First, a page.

All of us have experienced loss at some time and as we age it is more likely we will experience the loss of someone close and dear to us. The emotional pain associated with loss makes it a difficult subject to think and talk about.
There are strategies however that can help us face the prospect of loss and to cope better when it occurs, such as being prepared for our own end of life and knowing where to go for support if, or when, we, or those we love, are dealing with a life limiting condition for which there is no current cure. When we or someone close to us is dying we want to know that this can be done peacefully, comfortably and with dignity.
Palliative care is a specialist type of care that provides for these needs. It focuses on the person and their support networks. It has an holistic approach, incorporating not just medical and nursing care, but psychological, social, and spiritual components too. The aim is to manage symptoms, needs and care, and to maximise the quality of life for the person and those around them.
Palliative care may be provided by hospital palliative care teams; some GPs; home-based support service; District Nurses; staff at a residential care facility; specialist nurses or hospice staff working in the community. Most hospices have inpatient facilities where people may go respite, symptom and pain management, or support if their care cannot be provided elsewhere. At the end of life, some people may have the option to spend time in a hospice. A majority of people however are visited in their own homes or in residential care facility by members of the community palliative care team (which may include specially trained doctors, nurses, social workers, counsellors, spiritual care staff and volunteers).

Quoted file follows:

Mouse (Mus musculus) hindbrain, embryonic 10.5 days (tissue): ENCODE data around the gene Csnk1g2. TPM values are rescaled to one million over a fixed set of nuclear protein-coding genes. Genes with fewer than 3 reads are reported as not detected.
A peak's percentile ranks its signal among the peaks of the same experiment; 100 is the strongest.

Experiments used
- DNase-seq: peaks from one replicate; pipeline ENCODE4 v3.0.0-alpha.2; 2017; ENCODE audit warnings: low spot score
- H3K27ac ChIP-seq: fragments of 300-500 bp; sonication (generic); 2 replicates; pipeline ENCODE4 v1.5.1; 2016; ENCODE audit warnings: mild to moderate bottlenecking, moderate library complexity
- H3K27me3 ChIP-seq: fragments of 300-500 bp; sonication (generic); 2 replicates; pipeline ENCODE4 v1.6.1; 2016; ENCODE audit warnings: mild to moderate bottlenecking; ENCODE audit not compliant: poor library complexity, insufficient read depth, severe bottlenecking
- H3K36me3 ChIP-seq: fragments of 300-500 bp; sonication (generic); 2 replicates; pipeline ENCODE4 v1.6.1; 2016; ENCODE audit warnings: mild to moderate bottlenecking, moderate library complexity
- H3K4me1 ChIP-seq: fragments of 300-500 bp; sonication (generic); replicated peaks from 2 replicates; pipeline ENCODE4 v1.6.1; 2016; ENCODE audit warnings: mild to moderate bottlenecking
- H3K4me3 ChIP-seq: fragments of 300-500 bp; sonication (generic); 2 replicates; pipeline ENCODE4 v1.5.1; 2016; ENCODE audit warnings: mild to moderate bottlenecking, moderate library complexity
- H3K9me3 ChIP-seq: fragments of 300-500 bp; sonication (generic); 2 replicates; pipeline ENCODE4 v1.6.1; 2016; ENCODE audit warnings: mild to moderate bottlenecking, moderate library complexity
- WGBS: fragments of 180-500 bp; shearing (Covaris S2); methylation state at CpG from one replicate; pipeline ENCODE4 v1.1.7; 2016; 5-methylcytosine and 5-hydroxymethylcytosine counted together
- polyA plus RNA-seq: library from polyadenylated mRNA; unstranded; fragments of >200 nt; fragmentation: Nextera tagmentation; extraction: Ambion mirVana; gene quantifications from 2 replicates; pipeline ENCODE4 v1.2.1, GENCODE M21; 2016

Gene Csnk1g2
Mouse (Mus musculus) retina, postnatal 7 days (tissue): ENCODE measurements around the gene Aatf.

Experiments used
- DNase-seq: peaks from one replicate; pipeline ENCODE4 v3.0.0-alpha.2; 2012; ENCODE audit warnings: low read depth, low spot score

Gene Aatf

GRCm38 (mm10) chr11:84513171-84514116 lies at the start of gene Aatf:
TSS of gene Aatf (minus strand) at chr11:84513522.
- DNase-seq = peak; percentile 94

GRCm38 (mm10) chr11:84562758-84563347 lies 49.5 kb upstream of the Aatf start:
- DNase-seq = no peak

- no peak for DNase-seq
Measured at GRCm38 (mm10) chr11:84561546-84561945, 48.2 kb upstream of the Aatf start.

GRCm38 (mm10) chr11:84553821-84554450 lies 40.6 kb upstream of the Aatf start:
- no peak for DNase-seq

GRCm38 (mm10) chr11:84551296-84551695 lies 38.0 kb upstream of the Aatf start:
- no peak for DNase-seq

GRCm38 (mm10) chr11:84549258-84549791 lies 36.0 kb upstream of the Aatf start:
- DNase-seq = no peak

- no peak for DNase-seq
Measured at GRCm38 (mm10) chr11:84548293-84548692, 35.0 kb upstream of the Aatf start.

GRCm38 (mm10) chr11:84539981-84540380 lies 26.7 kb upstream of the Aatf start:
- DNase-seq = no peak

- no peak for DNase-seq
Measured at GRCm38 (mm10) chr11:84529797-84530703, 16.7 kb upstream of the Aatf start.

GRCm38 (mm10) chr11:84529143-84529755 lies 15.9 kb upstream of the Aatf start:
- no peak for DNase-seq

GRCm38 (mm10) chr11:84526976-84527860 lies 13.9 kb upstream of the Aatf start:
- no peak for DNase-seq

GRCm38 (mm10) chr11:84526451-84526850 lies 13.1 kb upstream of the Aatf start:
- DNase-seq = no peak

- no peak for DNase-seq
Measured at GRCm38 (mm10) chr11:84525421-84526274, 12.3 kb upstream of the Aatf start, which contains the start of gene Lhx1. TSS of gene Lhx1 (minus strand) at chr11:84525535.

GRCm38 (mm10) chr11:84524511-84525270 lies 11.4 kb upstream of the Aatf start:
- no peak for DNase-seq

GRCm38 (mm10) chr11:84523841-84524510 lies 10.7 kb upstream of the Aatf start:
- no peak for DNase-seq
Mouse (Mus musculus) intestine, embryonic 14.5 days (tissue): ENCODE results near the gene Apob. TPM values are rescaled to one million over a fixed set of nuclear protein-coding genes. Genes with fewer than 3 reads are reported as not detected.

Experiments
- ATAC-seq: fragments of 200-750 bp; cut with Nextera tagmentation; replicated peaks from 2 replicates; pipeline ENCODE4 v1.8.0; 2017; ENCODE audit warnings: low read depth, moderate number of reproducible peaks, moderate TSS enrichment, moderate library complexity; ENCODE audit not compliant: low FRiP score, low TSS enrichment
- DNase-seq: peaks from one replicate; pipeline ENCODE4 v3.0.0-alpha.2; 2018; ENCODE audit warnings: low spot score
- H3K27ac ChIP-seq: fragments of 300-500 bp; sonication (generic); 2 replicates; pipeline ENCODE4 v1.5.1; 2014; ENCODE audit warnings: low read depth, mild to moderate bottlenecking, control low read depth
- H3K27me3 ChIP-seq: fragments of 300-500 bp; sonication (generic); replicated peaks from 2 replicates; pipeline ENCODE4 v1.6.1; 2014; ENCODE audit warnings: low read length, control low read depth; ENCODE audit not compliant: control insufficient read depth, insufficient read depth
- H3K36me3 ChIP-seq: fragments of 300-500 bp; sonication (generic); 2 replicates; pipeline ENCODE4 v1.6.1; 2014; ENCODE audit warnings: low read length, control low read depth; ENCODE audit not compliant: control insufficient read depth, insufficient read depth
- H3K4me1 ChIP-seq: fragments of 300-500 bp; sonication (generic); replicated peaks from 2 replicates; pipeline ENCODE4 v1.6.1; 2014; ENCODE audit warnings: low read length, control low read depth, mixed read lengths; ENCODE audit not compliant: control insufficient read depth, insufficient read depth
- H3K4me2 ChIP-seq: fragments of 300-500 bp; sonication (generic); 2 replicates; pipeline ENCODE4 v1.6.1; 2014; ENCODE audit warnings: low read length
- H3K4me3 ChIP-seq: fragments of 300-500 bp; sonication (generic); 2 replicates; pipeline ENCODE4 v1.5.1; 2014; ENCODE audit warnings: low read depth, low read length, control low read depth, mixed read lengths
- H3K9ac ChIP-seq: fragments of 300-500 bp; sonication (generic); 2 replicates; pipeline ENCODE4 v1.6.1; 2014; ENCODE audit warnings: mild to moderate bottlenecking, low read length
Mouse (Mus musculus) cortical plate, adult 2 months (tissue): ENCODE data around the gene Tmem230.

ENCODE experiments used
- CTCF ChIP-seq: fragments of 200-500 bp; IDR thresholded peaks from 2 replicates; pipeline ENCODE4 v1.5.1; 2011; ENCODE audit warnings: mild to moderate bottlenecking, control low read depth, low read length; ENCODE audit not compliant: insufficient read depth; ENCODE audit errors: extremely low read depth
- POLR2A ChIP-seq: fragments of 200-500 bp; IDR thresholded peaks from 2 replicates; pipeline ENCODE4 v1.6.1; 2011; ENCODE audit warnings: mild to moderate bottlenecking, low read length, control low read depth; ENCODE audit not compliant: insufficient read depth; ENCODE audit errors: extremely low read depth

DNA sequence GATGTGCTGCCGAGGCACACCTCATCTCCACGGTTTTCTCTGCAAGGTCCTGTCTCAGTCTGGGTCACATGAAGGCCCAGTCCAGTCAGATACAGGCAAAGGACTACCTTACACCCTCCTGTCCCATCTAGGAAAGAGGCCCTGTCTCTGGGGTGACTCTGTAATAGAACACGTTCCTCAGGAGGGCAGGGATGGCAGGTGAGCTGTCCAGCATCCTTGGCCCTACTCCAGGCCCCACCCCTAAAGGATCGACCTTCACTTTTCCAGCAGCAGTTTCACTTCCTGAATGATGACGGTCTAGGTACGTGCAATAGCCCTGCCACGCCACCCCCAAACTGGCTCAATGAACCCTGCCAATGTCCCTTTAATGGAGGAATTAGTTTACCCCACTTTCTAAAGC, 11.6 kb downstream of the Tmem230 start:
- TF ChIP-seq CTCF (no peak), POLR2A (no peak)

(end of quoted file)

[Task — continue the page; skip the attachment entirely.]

Often your GP will be the person who introduces you to the palliative care service. You may also contact the GP or NASC to make enquiries. If your GP provides palliative care, ask if they will make urgent home visits. If not, make other arrangement for these (enquire at hospice). In some regions, an assessment may be required to enable service providers to better understand your needs.
There are benefits in contacting your local palliative care specialists early on in your illness. It allows them to better understand your needs and be responsive as your needs change. They will also help you understand treatments such as chemotherapy and radiotherapy; assist with the management of any distressing complications; provide education for you and your family; and help coordinate communication between different members of your health care team.
Palliative care specialists understand the emotional ‘roller-coaster’ you may experience and are trained to respond sensitively and appropriately. At one time you may need practical support such as ensuring you have the right equipment for your care; at another you may need emotional support; or a listening, empathetic ear; or perhaps someone to help you sort things out if there are problems. Palliative care specialist and/or the team of volunteers based at hospice can often help you achieve some goals you’ve set too, e.g. catching up with special friends or family, attending sports matches and functions, writing a book of memories, making quiet time for yourself, etc. Don’t be afraid to ask for help. Let your palliative care advisor know about your needs. The palliative care service also offers support to families, helping them cope during your illness and, later, in their own bereavement.
One of the biggest concerns people have is that end of life care will not adequately manage their symptoms. It’s absolutely OK to ask for a second opinion and to go elsewhere if you feel you’re not getting the service you need.
Palliative care is an important, priority service in New Zealand. Each person’s situation and journey will be different and some variation in care can be expected.